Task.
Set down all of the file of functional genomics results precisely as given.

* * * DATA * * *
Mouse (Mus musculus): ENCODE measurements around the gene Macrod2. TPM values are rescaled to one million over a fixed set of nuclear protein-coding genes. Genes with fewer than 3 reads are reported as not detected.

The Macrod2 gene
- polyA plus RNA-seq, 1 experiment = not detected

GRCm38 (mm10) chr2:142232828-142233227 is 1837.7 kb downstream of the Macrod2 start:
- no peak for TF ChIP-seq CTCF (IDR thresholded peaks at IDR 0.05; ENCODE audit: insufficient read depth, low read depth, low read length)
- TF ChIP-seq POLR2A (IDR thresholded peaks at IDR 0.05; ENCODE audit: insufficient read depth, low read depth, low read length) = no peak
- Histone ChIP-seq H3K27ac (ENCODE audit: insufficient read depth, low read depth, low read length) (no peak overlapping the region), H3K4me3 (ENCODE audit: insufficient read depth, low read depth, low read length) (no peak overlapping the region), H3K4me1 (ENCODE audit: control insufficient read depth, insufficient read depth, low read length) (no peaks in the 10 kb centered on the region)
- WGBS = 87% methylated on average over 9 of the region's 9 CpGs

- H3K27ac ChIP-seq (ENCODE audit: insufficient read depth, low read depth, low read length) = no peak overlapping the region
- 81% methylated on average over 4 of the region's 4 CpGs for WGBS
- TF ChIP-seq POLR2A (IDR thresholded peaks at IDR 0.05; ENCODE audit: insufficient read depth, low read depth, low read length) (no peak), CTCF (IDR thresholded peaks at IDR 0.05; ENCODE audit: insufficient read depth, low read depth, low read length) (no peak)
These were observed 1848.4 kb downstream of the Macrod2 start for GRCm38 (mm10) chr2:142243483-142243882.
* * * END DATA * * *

Mouse (Mus musculus): ENCODE measurements around the gene Macrod2. TPM values are rescaled to one million over a fixed set of nuclear protein-coding genes. Genes with fewer than 3 reads are reported as not detected.

The Macrod2 gene
- polyA plus RNA-seq, 1 experiment = not detected

GRCm38 (mm10) chr2:142232828-142233227 is 1837.7 kb downstream of the Macrod2 start:
- no peak for TF ChIP-seq CTCF (IDR thresholded peaks at IDR 0.05; ENCODE audit: insufficient read depth, low read depth, low read length)
- TF ChIP-seq POLR2A (IDR thresholded peaks at IDR 0.05; ENCODE audit: insufficient read depth, low read depth, low read length) = no peak
- Histone ChIP-seq H3K27ac (ENCODE audit: insufficient read depth, low read depth, low read length) (no peak overlapping the region), H3K4me3 (ENCODE audit: insufficient read depth, low read depth, low read length) (no peak overlapping the region), H3K4me1 (ENCODE audit: control insufficient read depth, insufficient read depth, low read length) (no peaks in the 10 kb centered on the region)
- WGBS = 87% methylated on average over 9 of the region's 9 CpGs

- H3K27ac ChIP-seq (ENCODE audit: insufficient read depth, low read depth, low read length) = no peak overlapping the region
- 81% methylated on average over 4 of the region's 4 CpGs for WGBS
- TF ChIP-seq POLR2A (IDR thresholded peaks at IDR 0.05; ENCODE audit: insufficient read depth, low read depth, low read length) (no peak), CTCF (IDR thresholded peaks at IDR 0.05; ENCODE audit: insufficient read depth, low read depth, low read length) (no peak)
These were observed 1848.4 kb downstream of the Macrod2 start for GRCm38 (mm10) chr2:142243483-142243882.